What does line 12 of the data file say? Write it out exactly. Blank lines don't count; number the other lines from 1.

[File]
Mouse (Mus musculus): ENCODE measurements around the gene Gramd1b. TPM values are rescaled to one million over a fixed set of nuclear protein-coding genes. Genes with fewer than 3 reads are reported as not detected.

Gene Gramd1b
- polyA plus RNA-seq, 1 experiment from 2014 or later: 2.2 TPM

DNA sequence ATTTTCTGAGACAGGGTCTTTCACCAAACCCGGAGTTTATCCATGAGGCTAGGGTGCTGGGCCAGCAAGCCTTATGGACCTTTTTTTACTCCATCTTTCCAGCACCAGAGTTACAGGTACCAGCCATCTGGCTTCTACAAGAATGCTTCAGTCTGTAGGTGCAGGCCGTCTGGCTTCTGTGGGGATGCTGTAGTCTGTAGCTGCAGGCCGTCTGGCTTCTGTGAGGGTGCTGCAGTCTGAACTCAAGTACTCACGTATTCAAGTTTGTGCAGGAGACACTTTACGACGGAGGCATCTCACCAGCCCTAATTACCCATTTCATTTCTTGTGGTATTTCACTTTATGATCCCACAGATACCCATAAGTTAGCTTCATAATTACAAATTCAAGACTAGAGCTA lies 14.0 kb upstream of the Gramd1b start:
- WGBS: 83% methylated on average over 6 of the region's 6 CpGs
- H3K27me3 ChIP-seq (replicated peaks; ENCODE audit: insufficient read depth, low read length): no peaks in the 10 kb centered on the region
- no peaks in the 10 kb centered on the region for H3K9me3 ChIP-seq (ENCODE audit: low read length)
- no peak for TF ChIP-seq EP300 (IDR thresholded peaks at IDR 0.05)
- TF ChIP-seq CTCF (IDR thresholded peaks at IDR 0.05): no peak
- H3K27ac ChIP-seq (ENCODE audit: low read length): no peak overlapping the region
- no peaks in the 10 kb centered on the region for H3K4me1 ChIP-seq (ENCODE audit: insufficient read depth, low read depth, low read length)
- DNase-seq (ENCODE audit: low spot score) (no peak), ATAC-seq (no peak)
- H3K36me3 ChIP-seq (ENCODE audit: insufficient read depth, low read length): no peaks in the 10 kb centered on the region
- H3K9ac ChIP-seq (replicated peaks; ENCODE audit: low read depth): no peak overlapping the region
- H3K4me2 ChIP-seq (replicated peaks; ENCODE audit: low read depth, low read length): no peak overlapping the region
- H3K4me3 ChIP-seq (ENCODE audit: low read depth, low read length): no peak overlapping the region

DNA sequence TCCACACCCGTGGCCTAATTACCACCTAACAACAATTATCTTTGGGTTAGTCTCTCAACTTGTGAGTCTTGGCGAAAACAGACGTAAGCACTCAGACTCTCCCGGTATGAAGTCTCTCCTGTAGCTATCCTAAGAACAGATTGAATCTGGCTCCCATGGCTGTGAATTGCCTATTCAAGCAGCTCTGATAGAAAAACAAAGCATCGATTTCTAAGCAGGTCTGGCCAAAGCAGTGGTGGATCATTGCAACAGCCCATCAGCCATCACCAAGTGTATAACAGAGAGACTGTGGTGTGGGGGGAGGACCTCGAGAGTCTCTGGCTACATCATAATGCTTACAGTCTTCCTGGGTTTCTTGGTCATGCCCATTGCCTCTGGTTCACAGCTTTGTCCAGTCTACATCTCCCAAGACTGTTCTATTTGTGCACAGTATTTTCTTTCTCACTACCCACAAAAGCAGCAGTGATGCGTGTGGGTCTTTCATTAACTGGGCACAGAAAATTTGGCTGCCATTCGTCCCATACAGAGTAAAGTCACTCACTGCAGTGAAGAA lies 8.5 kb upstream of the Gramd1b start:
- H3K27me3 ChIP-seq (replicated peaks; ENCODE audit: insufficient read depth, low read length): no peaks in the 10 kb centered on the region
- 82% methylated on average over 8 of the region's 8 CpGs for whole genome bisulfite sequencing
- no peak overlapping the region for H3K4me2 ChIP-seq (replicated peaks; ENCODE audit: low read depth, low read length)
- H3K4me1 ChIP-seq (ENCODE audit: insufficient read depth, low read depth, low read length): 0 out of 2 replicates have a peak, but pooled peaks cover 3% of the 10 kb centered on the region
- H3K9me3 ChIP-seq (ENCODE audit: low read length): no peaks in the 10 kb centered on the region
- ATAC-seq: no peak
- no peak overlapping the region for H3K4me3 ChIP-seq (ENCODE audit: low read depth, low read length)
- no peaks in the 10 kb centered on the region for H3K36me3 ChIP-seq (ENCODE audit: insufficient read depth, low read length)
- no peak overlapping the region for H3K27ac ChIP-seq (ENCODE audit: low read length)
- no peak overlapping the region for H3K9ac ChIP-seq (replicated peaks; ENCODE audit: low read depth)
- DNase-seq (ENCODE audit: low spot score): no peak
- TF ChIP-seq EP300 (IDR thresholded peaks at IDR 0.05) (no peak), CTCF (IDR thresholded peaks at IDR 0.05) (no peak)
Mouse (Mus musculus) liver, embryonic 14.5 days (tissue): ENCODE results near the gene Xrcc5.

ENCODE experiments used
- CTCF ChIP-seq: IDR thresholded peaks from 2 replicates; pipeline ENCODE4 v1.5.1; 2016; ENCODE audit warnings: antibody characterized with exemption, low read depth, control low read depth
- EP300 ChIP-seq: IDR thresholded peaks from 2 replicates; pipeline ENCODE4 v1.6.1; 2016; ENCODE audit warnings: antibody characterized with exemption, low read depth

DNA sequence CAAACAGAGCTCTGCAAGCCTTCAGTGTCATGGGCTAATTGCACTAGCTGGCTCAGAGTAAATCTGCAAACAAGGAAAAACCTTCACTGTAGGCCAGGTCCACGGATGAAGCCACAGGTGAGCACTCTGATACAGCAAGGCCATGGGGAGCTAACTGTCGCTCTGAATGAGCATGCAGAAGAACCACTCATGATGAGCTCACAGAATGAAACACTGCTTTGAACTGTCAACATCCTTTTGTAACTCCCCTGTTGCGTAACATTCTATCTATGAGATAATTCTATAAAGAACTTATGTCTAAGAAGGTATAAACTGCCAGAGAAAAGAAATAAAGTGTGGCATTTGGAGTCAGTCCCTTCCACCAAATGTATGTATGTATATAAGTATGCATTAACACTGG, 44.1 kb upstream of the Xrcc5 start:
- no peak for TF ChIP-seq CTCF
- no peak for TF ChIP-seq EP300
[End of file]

- DNase-seq (ENCODE audit: low spot score) (no peak), ATAC-seq (no peak)